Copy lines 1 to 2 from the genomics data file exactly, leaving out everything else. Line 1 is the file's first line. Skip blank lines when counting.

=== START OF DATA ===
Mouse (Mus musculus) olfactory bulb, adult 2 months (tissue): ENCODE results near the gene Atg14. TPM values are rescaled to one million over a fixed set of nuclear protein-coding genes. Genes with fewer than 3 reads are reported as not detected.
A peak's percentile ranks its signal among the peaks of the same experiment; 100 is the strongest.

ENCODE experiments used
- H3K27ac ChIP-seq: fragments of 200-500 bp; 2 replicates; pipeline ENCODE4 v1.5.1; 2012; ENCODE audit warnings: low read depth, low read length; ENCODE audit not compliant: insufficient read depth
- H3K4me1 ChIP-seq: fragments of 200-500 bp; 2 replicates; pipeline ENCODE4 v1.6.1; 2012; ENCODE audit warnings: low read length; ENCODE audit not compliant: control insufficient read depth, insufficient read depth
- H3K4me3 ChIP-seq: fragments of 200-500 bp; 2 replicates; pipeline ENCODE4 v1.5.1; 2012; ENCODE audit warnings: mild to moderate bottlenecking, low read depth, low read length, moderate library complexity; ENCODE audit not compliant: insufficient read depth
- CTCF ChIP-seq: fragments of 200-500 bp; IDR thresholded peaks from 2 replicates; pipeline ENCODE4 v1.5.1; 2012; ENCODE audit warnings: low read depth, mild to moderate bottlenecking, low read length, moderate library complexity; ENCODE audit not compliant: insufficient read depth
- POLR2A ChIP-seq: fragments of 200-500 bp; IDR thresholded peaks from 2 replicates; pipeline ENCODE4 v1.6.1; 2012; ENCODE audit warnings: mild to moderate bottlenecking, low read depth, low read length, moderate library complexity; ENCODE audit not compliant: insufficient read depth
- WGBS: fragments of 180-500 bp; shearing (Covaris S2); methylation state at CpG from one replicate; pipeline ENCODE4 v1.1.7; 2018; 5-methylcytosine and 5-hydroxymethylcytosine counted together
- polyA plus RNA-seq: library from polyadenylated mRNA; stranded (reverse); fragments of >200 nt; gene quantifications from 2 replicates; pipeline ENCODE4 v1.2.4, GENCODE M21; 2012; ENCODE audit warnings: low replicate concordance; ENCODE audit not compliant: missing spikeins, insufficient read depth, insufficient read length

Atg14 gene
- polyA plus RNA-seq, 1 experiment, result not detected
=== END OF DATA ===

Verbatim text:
Mouse (Mus musculus) olfactory bulb, adult 2 months (tissue): ENCODE results near the gene Atg14. TPM values are rescaled to one million over a fixed set of nuclear protein-coding genes. Genes with fewer than 3 reads are reported as not detected.
A peak's percentile ranks its signal among the peaks of the same experiment; 100 is the strongest.